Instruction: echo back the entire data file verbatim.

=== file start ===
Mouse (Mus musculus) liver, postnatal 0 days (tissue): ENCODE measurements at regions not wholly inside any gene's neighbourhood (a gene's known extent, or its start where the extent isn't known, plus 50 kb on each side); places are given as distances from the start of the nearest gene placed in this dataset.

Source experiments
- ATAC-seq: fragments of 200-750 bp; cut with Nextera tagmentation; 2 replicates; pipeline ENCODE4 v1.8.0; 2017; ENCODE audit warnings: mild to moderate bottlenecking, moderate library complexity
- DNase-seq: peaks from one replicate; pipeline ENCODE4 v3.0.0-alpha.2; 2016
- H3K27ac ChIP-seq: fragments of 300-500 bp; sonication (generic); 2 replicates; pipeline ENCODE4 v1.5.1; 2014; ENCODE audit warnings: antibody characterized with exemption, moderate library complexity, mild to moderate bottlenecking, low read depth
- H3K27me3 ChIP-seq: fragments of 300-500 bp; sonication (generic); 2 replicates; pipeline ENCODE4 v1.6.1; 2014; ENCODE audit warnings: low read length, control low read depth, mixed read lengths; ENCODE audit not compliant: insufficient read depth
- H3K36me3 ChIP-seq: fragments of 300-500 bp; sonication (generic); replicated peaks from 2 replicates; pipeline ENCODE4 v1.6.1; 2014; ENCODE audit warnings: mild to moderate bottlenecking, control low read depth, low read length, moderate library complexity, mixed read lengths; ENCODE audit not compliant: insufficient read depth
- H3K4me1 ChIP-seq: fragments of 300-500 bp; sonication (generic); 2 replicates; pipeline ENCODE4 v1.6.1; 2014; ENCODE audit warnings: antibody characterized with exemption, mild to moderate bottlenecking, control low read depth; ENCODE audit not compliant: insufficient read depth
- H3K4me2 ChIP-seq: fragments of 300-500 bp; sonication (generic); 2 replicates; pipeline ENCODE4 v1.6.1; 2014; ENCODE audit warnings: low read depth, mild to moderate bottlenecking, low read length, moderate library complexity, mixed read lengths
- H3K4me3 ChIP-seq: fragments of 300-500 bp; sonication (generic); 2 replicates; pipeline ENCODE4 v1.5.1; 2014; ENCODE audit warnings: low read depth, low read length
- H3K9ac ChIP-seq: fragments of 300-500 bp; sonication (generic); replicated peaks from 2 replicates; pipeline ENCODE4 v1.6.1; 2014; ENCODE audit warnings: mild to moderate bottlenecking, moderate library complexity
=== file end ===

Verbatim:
Mouse (Mus musculus) liver, postnatal 0 days (tissue): ENCODE measurements at regions not wholly inside any gene's neighbourhood (a gene's known extent, or its start where the extent isn't known, plus 50 kb on each side); places are given as distances from the start of the nearest gene placed in this dataset.

Source experiments
- ATAC-seq: fragments of 200-750 bp; cut with Nextera tagmentation; 2 replicates; pipeline ENCODE4 v1.8.0; 2017; ENCODE audit warnings: mild to moderate bottlenecking, moderate library complexity
- DNase-seq: peaks from one replicate; pipeline ENCODE4 v3.0.0-alpha.2; 2016
- H3K27ac ChIP-seq: fragments of 300-500 bp; sonication (generic); 2 replicates; pipeline ENCODE4 v1.5.1; 2014; ENCODE audit warnings: antibody characterized with exemption, moderate library complexity, mild to moderate bottlenecking, low read depth
- H3K27me3 ChIP-seq: fragments of 300-500 bp; sonication (generic); 2 replicates; pipeline ENCODE4 v1.6.1; 2014; ENCODE audit warnings: low read length, control low read depth, mixed read lengths; ENCODE audit not compliant: insufficient read depth
- H3K36me3 ChIP-seq: fragments of 300-500 bp; sonication (generic); replicated peaks from 2 replicates; pipeline ENCODE4 v1.6.1; 2014; ENCODE audit warnings: mild to moderate bottlenecking, control low read depth, low read length, moderate library complexity, mixed read lengths; ENCODE audit not compliant: insufficient read depth
- H3K4me1 ChIP-seq: fragments of 300-500 bp; sonication (generic); 2 replicates; pipeline ENCODE4 v1.6.1; 2014; ENCODE audit warnings: antibody characterized with exemption, mild to moderate bottlenecking, control low read depth; ENCODE audit not compliant: insufficient read depth
- H3K4me2 ChIP-seq: fragments of 300-500 bp; sonication (generic); 2 replicates; pipeline ENCODE4 v1.6.1; 2014; ENCODE audit warnings: low read depth, mild to moderate bottlenecking, low read length, moderate library complexity, mixed read lengths
- H3K4me3 ChIP-seq: fragments of 300-500 bp; sonication (generic); 2 replicates; pipeline ENCODE4 v1.5.1; 2014; ENCODE audit warnings: low read depth, low read length
- H3K9ac ChIP-seq: fragments of 300-500 bp; sonication (generic); replicated peaks from 2 replicates; pipeline ENCODE4 v1.6.1; 2014; ENCODE audit warnings: mild to moderate bottlenecking, moderate library complexity